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Decoding RSS

Besides culling information, RSS allows businesses to broadcast it without being blocked by spam filters.
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Admittedly, spam is a serious problem for corporate and consumer users alike, but junk e-mail filters are crippling corporate communications. Studies show that up to 38 percent of all corporate e-mails, including messages customers have requested, are not reaching the intended recipient.

There is an alternative: RSS -- Really Simple Syndication, or Rich Site Summary -- is a mysterious-sounding acronym, but it's probably something you are already using. If you have a MyYahoo or customized Google page, you have already used RSS to add headlines to your page. The feed from the sites that provide those headlines is called RSS.

Usually is thought of as a means for culling useful information from the cacophony of noise on the Internet, such as on MyYahoo, RSS also broadcasts business information to those who want it, without having to clear any spam blockers or e-mail filters.

“Because RSS is a 100 percent opt-in medium, end-users WANT to receive this content,” says Charles Smith, CEO of RSS marketing company Pheedo, of Emeryville, Calif. “The readership and interest in content delivered by businesses through this medium is very high.”

RSS feeds announce website changes

RSS channels, or “feeds,” provide notifications about updates or changes to a particular website. The technology first came into widespread use among bloggers, who wanted to notify readers about changes to their web logs without having to organize and maintain a list of e-mail addresses. RSS aggregators, or “readers,” were developed to access feeds automatically, saving the user the hassle of having to check websites constantly for updates or changes.

An RSS feed is an XML -- or Extended Markup Language -- file that refers back to the actual data file where the information is stored. There are two typical parts in an RSS file. The file header contains metadata, things like a headline or brief description of the data file that is linked to the RSS feed. The actual news item itself can be transmitted in its entirety to the user’s RSS reader, or it can be summarized and linked to a longer version back at the host website.

Readers, which essentially are just Web browsers for RSS content, come in a variety of configurations. Some are designed to pull feeds directly inside an e-mail client, such as Microsoft Outlook. Others pull the feeds directly into the user’s Web browser or they can be accessed through a Web browser, but don’t download any information to the user’s computer. There are also stand-alone reader applications that send instant notifications to the user when a new piece of information comes in. Among the more popular readers are SharpReader, FeedDemon, Bloglines, NewsGator and MyYahoo.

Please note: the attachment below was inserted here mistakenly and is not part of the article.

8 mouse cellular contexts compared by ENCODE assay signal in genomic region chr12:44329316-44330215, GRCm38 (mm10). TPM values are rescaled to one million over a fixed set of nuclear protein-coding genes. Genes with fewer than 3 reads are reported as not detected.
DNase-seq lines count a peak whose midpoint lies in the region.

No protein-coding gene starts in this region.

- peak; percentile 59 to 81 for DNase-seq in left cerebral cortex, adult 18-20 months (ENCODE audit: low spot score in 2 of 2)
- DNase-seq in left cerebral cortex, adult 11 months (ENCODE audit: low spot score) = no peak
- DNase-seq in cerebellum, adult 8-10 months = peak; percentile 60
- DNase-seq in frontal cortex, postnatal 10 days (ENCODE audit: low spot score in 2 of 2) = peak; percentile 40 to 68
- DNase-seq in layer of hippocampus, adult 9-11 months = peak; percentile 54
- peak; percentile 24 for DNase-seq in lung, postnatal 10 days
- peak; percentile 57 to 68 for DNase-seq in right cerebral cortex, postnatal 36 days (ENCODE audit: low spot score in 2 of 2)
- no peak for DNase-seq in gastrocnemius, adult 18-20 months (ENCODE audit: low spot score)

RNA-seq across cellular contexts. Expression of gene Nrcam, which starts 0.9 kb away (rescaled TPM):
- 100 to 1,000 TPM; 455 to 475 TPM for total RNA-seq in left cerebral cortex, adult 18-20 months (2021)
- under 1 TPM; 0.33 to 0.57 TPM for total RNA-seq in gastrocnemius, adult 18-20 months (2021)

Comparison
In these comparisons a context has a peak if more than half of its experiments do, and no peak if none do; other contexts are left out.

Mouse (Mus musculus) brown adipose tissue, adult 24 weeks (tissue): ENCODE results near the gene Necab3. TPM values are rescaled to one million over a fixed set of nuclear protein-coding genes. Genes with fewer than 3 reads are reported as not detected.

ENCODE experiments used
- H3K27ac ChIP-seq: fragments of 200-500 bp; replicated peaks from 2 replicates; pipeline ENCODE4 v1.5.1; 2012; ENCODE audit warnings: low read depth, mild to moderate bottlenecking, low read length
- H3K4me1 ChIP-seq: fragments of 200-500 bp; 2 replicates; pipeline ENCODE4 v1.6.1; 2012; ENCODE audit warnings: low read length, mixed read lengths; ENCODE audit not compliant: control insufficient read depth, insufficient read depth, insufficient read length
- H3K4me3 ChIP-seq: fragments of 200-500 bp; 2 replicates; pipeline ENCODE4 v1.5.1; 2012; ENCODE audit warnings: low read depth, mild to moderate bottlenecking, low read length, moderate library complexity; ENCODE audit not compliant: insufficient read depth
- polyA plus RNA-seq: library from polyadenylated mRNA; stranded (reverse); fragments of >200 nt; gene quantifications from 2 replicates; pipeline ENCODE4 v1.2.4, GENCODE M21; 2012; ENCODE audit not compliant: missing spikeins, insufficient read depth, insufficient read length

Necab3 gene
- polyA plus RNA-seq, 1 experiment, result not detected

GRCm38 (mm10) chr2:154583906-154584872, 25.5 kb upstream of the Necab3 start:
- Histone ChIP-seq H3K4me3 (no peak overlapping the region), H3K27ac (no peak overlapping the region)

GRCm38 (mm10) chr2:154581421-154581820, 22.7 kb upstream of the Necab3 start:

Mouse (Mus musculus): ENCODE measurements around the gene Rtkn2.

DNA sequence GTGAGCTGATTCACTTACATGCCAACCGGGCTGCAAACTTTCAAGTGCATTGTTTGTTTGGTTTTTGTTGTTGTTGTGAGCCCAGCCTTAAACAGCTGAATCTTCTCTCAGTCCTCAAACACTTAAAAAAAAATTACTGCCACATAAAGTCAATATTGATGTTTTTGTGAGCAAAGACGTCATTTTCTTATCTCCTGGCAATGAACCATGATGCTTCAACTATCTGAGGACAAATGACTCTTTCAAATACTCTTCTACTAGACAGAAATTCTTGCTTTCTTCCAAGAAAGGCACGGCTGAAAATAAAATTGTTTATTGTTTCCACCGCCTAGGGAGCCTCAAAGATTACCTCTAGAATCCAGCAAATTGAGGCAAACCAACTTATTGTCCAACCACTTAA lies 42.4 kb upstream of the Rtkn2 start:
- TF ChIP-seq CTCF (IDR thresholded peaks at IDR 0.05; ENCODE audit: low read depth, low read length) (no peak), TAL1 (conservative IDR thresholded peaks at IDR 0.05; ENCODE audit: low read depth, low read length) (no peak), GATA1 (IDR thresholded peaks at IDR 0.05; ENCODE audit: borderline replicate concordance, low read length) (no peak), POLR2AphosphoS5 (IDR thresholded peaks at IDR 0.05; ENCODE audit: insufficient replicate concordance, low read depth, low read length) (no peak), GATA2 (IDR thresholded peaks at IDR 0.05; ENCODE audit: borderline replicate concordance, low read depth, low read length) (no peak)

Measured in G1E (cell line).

Any website can offer RSS syndication

Any website can offer an RSS channel. Simply create an XML file and link it to an RSS icon -- they look like little chicklets and that have been popping up on sites all over the web.  Visitors to your website then can copy and paste the address of your channel and add it to their RSS reader.

Keep in mind, of course, that subscribers seek out sites that are worth their time. “The tools are cheap, to free. That’s not the gating factor,” says Carl Agers, vice president of client services and strategy at Decision Counsel, a San Ramon, Calif. strategic marketing company. “The main question you need to ask up front is, what’s going to drive the RSS feed?”

There are myriad advantages to offering an RSS feed. Besides doing an end-run around spam blockers and e-mail filters, RSS readers put your latest news directly in front of the customers who specifically have requested it. Customers benefit by not having to hand over personal information about themselves just to get access to company news, and the website’s sponsor can be sure that subscribers truly are interested in the feed.

Perhaps most importantly, an RSS channel lets other sites easily “host” your company’s news, and you can use the feeds from other sites to keep your site updated. Industry-related websites that pick up your company’s feed can help spread the word about your products or services.

Last updated: Oct 1, 2006




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